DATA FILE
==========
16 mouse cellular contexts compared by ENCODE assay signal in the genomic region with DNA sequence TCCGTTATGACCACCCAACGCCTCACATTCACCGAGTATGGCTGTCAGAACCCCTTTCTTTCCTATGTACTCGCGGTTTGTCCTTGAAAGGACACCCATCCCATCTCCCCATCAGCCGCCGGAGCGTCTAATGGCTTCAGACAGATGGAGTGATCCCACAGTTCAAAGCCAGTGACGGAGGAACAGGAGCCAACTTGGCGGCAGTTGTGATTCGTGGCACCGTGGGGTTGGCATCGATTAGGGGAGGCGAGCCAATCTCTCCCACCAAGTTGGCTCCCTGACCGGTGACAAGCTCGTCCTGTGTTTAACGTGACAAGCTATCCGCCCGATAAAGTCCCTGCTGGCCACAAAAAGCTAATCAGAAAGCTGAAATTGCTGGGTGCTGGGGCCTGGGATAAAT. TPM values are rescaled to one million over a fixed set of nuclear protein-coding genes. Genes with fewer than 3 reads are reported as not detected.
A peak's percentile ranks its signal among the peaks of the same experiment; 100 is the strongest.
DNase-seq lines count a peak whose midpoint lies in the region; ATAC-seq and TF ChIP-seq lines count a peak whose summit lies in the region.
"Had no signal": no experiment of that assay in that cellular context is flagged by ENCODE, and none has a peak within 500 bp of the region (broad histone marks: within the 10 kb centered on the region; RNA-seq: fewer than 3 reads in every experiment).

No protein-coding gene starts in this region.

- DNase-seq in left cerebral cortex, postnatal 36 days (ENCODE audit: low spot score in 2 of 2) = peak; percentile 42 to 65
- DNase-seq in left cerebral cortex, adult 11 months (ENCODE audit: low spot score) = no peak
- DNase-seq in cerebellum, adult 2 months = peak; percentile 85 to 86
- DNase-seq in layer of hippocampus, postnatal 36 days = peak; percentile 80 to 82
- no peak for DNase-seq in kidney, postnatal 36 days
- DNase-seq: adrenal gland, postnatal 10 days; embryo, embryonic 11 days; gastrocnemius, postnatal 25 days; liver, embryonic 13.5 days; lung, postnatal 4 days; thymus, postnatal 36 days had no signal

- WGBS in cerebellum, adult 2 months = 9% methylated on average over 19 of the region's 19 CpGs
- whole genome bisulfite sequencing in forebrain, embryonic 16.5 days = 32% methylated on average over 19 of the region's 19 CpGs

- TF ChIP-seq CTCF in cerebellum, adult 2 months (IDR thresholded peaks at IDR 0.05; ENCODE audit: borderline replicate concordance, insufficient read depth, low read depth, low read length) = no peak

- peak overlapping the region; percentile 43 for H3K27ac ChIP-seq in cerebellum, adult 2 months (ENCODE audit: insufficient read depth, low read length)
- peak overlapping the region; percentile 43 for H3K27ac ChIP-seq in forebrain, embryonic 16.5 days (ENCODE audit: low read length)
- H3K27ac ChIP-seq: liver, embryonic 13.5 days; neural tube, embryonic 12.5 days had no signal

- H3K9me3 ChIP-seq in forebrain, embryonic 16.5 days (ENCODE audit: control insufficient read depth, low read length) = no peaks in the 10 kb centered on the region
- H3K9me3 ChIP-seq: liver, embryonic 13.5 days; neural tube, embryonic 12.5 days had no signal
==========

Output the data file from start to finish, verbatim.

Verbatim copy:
16 mouse cellular contexts compared by ENCODE assay signal in the genomic region with DNA sequence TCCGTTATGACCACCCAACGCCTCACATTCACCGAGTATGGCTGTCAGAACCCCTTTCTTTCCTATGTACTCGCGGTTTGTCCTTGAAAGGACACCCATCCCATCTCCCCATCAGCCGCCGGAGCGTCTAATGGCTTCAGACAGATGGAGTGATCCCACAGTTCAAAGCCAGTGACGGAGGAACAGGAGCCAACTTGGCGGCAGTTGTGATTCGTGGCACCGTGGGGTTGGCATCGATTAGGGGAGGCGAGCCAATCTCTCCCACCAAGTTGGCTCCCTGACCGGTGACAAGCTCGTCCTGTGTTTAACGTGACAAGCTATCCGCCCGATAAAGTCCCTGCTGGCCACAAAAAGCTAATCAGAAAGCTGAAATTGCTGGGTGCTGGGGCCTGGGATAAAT. TPM values are rescaled to one million over a fixed set of nuclear protein-coding genes. Genes with fewer than 3 reads are reported as not detected.
A peak's percentile ranks its signal among the peaks of the same experiment; 100 is the strongest.
DNase-seq lines count a peak whose midpoint lies in the region; ATAC-seq and TF ChIP-seq lines count a peak whose summit lies in the region.
"Had no signal": no experiment of that assay in that cellular context is flagged by ENCODE, and none has a peak within 500 bp of the region (broad histone marks: within the 10 kb centered on the region; RNA-seq: fewer than 3 reads in every experiment).

No protein-coding gene starts in this region.

- DNase-seq in left cerebral cortex, postnatal 36 days (ENCODE audit: low spot score in 2 of 2) = peak; percentile 42 to 65
- DNase-seq in left cerebral cortex, adult 11 months (ENCODE audit: low spot score) = no peak
- DNase-seq in cerebellum, adult 2 months = peak; percentile 85 to 86
- DNase-seq in layer of hippocampus, postnatal 36 days = peak; percentile 80 to 82
- no peak for DNase-seq in kidney, postnatal 36 days
- DNase-seq: adrenal gland, postnatal 10 days; embryo, embryonic 11 days; gastrocnemius, postnatal 25 days; liver, embryonic 13.5 days; lung, postnatal 4 days; thymus, postnatal 36 days had no signal

- WGBS in cerebellum, adult 2 months = 9% methylated on average over 19 of the region's 19 CpGs
- whole genome bisulfite sequencing in forebrain, embryonic 16.5 days = 32% methylated on average over 19 of the region's 19 CpGs

- TF ChIP-seq CTCF in cerebellum, adult 2 months (IDR thresholded peaks at IDR 0.05; ENCODE audit: borderline replicate concordance, insufficient read depth, low read depth, low read length) = no peak

- peak overlapping the region; percentile 43 for H3K27ac ChIP-seq in cerebellum, adult 2 months (ENCODE audit: insufficient read depth, low read length)
- peak overlapping the region; percentile 43 for H3K27ac ChIP-seq in forebrain, embryonic 16.5 days (ENCODE audit: low read length)
- H3K27ac ChIP-seq: liver, embryonic 13.5 days; neural tube, embryonic 12.5 days had no signal

- H3K9me3 ChIP-seq in forebrain, embryonic 16.5 days (ENCODE audit: control insufficient read depth, low read length) = no peaks in the 10 kb centered on the region
- H3K9me3 ChIP-seq: liver, embryonic 13.5 days; neural tube, embryonic 12.5 days had no signal